A Clear Pathway to Increasing Direct Bookings

by Ed Watkins, Contributing Editor | February 12, 2018

Seven trending hotel news stories that will have an impact on your hotel Revenue Strategy.

1. HERE’S HOW TO INCREASE DIRECT BOOKINGS

With hotel website conversation rates hovering at 2%, and online travel agency commissions ranging between 15% and 25%, hotel operators have a strong incentive to find ways to increase direct bookings through their own channels. The author provides several tactics to turn the tide toward more direct bookings:

  • Be sure your rates are competitive with properties in your market and are in parity across all channels.
  • Implement the latest best practices in website technology, design and user experience.
  • Other considerations: download speeds, booking engine quality, merchandising and personalization opportunities and more.

Full story at PhocusWire.

2. YOU OWN THE DATA: BE SURE TO WIELD IT WISELY

Every revenue manager loves data, but as the author points out, it's the depth of data, not just the breadth, that matters. While online travel agencies generate massive amounts of data from hotel customers they serve, it needs to be matched with the information stored in hotels' own databases in order to make the best pricing and promotion decisions.

Armed with all possible data points, a professional revenue manager can "wield a hotel’s historical performance, customer data from the CRM and actual on-property spending from folio data" to lead the market and proactively take share.

Full story at Lodging Magazine.

3. SIX TRENDS TO WATCH IN HOTEL DISTRIBUTION

The world of hotel distribution continues to evolve as operators and revenue managers seek new ways to gain an edge on the competition. The author lists 6 trends he sees dominating 2018:

  • Disruption in hotel review sites
  • Further emphasis on "end-to-end” travel experiences
  • Loyalty, loyalty, loyalty
  • Blockchain could become a big deal
  • AI's role in personalization and dynamic pricing

Full story on Hotel-Online. 

4. TRAVEL AGENTS DEBATE MERITS OF COMMISSION CUTS

Last week’s blockbuster announcement by Marriott International that it is cutting commissions it pays to agents that book meetings has stirred debate in the travel agency community. Some embrace Marriott’s move (which cut commissions from 10% to 7%) as a necessary disruption to an antiquated system. Others argue the current protocol should stay in place.

Those agents applauding Marriott’s move say the commission system as constituted is a disincentive for them to find the best deals for meeting customers. After all, every $10 of savings agents generate for clients means they cut their commissions by $1. The question is more complicated than that, and the story does a good job in explaining the conundrum.

Full story at Travel Weekly.

5. LOYALTY IS BOON TO TRAVELERS, BUMMER FOR COMPANIES

Corporate travel buyers generally lament the existence of travel loyalty programs because so many business travelers choose to book outside of corporate rate programs in order to gain loyalty scheme benefits. They also complain that many loyalty programs are for the most part antiquated, cumbersome and not user-friendly.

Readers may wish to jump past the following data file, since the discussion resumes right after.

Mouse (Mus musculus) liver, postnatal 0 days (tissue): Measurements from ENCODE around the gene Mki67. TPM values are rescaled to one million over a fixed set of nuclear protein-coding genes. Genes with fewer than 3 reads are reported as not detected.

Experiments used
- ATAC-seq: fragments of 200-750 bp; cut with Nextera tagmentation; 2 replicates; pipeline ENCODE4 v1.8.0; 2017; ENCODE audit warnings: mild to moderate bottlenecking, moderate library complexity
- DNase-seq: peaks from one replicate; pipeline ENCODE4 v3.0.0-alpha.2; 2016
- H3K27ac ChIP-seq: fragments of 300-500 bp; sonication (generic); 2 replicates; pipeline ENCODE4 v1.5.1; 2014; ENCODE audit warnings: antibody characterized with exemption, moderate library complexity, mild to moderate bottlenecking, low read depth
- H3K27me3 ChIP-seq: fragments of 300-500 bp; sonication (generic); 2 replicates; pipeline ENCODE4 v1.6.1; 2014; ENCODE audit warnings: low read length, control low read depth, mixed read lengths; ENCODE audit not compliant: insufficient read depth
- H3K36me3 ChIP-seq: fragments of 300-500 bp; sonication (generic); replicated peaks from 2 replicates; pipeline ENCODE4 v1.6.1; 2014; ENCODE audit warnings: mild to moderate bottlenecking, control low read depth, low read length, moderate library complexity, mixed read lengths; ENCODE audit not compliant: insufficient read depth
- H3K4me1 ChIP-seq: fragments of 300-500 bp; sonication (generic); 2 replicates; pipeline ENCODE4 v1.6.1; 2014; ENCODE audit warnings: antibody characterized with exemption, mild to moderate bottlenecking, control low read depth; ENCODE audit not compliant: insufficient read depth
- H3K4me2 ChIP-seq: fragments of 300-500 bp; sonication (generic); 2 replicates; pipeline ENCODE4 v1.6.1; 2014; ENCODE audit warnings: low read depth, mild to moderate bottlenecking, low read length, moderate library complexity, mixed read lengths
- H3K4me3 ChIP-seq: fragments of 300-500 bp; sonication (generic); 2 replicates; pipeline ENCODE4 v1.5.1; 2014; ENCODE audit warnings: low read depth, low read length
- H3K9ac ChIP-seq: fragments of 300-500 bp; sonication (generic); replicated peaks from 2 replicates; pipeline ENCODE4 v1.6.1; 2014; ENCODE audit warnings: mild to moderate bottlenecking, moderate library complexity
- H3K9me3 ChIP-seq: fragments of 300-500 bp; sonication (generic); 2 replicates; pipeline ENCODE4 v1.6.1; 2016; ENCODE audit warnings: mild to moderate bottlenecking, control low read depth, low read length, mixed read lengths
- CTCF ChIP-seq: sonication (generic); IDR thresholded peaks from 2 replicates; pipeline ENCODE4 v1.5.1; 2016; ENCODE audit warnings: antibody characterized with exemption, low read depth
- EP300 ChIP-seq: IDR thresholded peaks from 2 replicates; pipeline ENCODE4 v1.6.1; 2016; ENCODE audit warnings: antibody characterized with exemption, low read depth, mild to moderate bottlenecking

For hotel revenue managers here is the money quote that shows the value of loyalty, data and technology to the RM process: “If you own the interface, you own the customer. If you own the customer, you own the data—and if you own the data, you own the future.”

Full story at Buying Business Travel. 

6. GOOGLE CREEPS CLOSER TO OTA TERRITORY

Google announced a significant upgrade that allows mobile users to make hotel and flight bookings through Google Search results. Users can scroll through search results for hotels that include photos, and swipe through those photos without having to leave the list of results. Date and price filtering can also be done through the results page, and users can also now book through Google.

The move reinforces the growing trend of using smartphones for travel planning and booking. Consumers no longer have the patience or desire to search on mobile and then wait until they're on a computer to book travel. 

Full story at The Verge.

7. WITH SITEMINDER DEAL, AIRBNB BECOMES AN OTA

Airbnb has taken a major leap toward becoming a full-fledged online travel agency, in addition to its role as a sharing economy service that's sucking revenue straight from the traditional hotel business. Through a new partnership, the 28,000 hotels on the SiteMinder distribution platform that meet certain criteria from Airbnb can list their inventory, including real-time availability, rates and content, on Airbnb.

Further definition of the criteria required for listing wasn't included in the announcement, but Airbnb said it would accept hotels that reflect the "locally influenced and unique accommodations they expect when booking an Airbnb listing,” and not proprietors of “mass-produced hospitality,” AKA chain-affiliated properties.

Full story at Skift.

Stay up on hotel Revenue Strategy news and discuss industry tech trends in the Hotel Revenue Strategy Leaders Group on LinkedIn. 

RELATED HOTEL REVENUE STRATEGY ARTICLES

Ed Watkins, Contributing Editor

Ed has been covering the hotel industry for more than 40 years. He was editor-in-chief of Lodging Hospitality from 1980 to 2012. He then joined Hotel News Now as an Editor at Large, until his retirement at the end of 2014. Ed still contributes to several publications and is a member of the advisory boards for the hotels schools at Michigan State and Penn State.

    Sign up for Duetto Digest, a weekly newsletter featuring our top content every Friday.

    TWITTER

    The Ultimate Guide to Hotel Revenue Strategy

    Free eBook: The Ultimate Guide to Hotel Revenue Strategy

    Get eBook